T-Mobile and Samsung announced just moments ago that the Galaxy S Blaze 4G that was unveiled at CES earlier this year will be available beginning in "late March," priced at $149.99 (after $50 mail-in rebate card) for two-year agreements with qualifying voice/data plans. The S Blaze 4G will be a T-Mobile exclusive device, and will evidently include T-Mo's 4GPro App Pack, meaning the phone will come with apps like Dropbox, Evernote, Square, TripIt, Camscanner, and LinkedIn preloaded.
Sprint posted its fourth quarter earnings this morning, and they definitely painted a mixed picture of the company's financial position. On the one hand, the Alamo of unlimited data increased its subscriber base by 1.6 million in the last quarter, with big thanks likely owed to the addition of the iPhone to Sprint's lineup - giving them a significant advantage over their primary price point rival, T-Mobile.
Unfortunately, also because of the iPhone, the company managed a $1.3 billion net loss for the quarter, owed in large part to the massive cost of providing the device ($15.5 billion over 4 years) to customers at heavily subsidized price points.
Update: The link to the update is now working. Get on it!
Infuse 4G owners have been chomping at the bit for some Gingerbread love since the device's release in the middle of last year, and it seemed this morning they were finally going to get it. A moderator at the AT&T forums posted up the typical changelog marketing spiel, chocked full of customer benefits and exciting new fonts like 'Choco Cooky' and 'Cool Jazz' (I am not kidding).
Google's latest wunderphone, the Galaxy Nexus, normally runs a pricey $300 on contract when purchased through Verizon. Luckily, competition brings down prices - sometimes dramatically - and it's on sale now at Amazon for just $99.99 with free 2-day shipping for incoming Verizon customers (it's still $259.99 for those who are upgrading). Quite the discount, and 100 bones for such a mind-blowing device is quite the steal indeed.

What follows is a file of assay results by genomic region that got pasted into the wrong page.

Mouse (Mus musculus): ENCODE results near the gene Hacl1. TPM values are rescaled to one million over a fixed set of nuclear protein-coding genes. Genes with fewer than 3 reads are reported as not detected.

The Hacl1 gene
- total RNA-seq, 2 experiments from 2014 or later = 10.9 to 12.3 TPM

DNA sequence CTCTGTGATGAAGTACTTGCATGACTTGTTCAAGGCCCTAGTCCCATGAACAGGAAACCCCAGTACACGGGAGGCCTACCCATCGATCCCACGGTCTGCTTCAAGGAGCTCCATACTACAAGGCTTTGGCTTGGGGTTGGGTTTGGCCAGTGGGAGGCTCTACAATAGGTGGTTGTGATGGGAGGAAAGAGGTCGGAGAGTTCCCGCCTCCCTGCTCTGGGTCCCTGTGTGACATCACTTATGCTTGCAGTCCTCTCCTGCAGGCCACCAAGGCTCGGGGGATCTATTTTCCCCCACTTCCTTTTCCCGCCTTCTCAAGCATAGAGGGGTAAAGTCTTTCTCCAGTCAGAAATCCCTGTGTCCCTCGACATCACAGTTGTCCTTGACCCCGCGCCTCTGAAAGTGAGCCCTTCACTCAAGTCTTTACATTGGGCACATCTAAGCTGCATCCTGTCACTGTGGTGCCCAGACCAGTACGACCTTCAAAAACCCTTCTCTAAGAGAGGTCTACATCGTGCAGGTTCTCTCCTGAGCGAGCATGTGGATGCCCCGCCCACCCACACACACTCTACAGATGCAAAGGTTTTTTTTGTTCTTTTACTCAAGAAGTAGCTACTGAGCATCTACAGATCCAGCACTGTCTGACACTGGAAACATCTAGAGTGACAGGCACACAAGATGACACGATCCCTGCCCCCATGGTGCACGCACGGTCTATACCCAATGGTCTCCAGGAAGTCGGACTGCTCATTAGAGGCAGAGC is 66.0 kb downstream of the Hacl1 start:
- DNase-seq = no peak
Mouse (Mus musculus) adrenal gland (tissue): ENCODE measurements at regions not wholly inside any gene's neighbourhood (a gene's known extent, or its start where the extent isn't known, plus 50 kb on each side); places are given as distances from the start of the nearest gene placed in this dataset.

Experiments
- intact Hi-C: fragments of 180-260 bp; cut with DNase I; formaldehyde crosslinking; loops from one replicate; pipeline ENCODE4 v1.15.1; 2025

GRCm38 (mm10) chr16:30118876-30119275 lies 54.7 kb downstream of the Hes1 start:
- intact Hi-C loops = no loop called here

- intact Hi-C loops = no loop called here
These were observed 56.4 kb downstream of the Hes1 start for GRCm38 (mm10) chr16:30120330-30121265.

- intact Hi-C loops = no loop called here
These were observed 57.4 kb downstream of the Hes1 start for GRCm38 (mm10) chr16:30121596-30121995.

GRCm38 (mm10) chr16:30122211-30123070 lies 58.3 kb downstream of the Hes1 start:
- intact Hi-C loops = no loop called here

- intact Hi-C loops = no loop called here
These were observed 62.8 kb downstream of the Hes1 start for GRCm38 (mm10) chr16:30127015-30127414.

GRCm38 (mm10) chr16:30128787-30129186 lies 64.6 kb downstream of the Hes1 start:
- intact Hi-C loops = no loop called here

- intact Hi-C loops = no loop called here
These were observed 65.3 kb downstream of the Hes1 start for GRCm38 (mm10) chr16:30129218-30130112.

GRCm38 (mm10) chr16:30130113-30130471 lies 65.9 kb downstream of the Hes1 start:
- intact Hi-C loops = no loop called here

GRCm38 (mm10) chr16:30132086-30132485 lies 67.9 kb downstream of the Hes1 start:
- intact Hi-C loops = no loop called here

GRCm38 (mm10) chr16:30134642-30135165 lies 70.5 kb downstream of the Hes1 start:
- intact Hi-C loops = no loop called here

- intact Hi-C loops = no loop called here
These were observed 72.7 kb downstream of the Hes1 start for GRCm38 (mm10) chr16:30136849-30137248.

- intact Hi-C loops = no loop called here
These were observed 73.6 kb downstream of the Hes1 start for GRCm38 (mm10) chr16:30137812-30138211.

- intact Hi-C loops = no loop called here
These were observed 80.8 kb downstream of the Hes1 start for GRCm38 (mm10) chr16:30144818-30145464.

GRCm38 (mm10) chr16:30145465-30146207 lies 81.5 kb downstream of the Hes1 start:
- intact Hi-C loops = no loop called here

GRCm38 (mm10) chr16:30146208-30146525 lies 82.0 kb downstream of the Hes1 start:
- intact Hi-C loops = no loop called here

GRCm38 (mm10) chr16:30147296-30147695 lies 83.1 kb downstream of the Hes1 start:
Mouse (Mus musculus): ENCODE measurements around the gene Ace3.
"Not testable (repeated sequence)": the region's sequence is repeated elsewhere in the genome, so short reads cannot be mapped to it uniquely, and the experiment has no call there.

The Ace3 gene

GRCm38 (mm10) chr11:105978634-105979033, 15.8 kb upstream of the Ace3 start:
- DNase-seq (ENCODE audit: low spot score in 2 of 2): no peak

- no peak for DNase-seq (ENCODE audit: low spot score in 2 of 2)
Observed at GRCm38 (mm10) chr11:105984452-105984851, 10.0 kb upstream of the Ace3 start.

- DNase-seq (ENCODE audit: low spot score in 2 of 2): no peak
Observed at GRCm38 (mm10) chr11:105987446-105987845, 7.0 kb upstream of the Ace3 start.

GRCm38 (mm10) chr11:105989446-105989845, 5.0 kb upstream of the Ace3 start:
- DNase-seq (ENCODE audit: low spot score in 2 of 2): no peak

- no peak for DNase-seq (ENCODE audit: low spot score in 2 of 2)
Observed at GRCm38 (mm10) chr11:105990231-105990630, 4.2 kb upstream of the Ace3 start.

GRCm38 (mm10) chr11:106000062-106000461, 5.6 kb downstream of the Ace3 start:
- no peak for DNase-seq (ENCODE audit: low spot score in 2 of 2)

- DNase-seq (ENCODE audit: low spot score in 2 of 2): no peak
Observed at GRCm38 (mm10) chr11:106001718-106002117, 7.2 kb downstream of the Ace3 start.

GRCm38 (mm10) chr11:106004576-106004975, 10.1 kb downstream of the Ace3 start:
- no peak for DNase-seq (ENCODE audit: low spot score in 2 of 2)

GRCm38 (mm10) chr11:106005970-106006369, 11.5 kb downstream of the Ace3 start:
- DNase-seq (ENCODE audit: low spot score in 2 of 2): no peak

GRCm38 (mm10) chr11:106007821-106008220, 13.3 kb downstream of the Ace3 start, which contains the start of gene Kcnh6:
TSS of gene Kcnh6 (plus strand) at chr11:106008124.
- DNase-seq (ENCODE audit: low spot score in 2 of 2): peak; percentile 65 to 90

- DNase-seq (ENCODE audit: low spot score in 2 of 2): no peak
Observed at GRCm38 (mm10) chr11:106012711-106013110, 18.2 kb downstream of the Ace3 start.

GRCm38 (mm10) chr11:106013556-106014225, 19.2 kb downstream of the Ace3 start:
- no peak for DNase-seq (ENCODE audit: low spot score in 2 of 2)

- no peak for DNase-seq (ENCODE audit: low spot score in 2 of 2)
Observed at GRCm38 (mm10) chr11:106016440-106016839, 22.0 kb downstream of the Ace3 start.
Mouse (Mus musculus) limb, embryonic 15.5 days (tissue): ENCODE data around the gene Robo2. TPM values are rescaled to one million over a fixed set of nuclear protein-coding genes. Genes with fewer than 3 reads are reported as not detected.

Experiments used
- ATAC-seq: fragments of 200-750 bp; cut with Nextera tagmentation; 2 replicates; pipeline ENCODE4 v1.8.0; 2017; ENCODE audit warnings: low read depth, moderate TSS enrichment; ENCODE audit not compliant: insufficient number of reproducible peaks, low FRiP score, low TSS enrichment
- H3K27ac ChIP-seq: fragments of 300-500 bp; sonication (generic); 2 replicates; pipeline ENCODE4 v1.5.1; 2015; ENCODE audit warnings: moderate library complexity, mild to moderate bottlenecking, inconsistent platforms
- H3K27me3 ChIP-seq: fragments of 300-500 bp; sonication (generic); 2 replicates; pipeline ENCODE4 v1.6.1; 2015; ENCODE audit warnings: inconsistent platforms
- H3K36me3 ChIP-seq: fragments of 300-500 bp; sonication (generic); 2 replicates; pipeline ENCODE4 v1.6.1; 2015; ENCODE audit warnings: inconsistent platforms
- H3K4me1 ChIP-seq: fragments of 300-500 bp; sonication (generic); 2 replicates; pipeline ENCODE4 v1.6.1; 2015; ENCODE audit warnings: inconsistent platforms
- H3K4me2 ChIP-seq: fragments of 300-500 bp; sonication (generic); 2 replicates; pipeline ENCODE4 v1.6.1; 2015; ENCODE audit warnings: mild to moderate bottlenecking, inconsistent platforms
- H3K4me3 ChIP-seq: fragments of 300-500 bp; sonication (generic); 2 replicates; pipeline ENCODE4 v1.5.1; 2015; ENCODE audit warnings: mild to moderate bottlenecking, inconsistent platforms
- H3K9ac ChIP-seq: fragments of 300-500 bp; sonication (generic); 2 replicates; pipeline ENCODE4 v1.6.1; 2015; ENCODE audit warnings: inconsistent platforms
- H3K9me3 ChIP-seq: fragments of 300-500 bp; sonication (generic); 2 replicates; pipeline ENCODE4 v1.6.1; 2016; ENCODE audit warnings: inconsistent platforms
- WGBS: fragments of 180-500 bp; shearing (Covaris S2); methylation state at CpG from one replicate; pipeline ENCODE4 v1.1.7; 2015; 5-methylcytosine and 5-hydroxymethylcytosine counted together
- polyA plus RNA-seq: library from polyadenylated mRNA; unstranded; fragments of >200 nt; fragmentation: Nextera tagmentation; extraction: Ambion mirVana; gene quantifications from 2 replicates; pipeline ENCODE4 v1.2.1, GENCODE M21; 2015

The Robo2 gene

In comparison, Wirefly is selling the GNexus for $230 for both new and upgrading customers.
It would appear that Sprint plans on going full speed ahead in focusing on product development for its 4G LTE lineup this year. David Owens, Sprint's VP of Product Development made clear at CES Wednesday that Sprint "won't be introducing any more WiMax smartphones," adding "April, May, June, July, August, those will be very aggressive times for us." This may be a hint that we could begin seeing LTE devices as early as April, which is great news for customers holding out for a new device (like Samsung's Galaxy Nexus, which is poised to be Sprint's first LTE device).
Late yesterday, we got a chance to spend some time with the Motorola DROID 4 over at the Verizon booth here at CES, and we have to say - It sure seems like Motorola has done it again. The DROID 4 will likely once again set the bar for QWERTY slider phones, and thanks to the addition of 4G LTE and a snappy TI OMAP 4430 dual-core processor (the same one found in the DROID RAZR), it's also going to be the fastest DROID yet.
We stopped by the Sony booth earlier this morning at CES, and got some hands-on time with the very first Sony smartphones (Sony-Ericsson is no more, subject to regulatory approval) - the Xperia Ion and the Xperia S. While these devices were designed before the Sony Ericsson breakup, they'll be marketed as Sony devices when they hit retail channels.
First up is the Xperia Ion, announced a couple of days ago by AT&T.
At CES today, T-Mobile, in an effort to outline "the company's ongoing efforts to fuel consumer adoption of mobile data," revealed a handful of announcements, ranging from the introduction of a new 4G-capable device, to Bobsled Messaging, to expanded 4G networks.
You may remember that T-Mobile announced updates to its Bobsled Messaging service back in October. Well, T-Mo today announced further enhancements, including free unlimited messaging to Android users worldwide.
As we already know, Sprint is going to roll out its next generation 4G LTE network in four U.S. cities somewhere around mid-2012, and it would only make sense that they already have some of the towers undergoing testing. The first of such alleged tests surfaced online today:
While I can't promise you it's 100% legitimate, here's my analysis:
- The device used is more than likely a dedicated LTE hotspot and not a handset (like the LTE Galaxy Nexus).
Update: Anymode, after what we assume was a good-natured cease and desist letter from AT&T, has denied any of the information in its CES Media Alert (pictured below) is true. If we're being frank, they're 100% completely full of beans. Someone made available information they weren't supposed to, and someone got upset. Too bad official photos of the AT&T Galaxy Note were leaked this morning.
The stylus-toting Samsung Galaxy Note (or as I call it, the Samsung Galaxy S II: Andre The Giant Edition) has been quite successful overseas, and US consumers have been clamoring for a chance to get their hands (both of them, mind you) on the mega-sized 5.3" handset.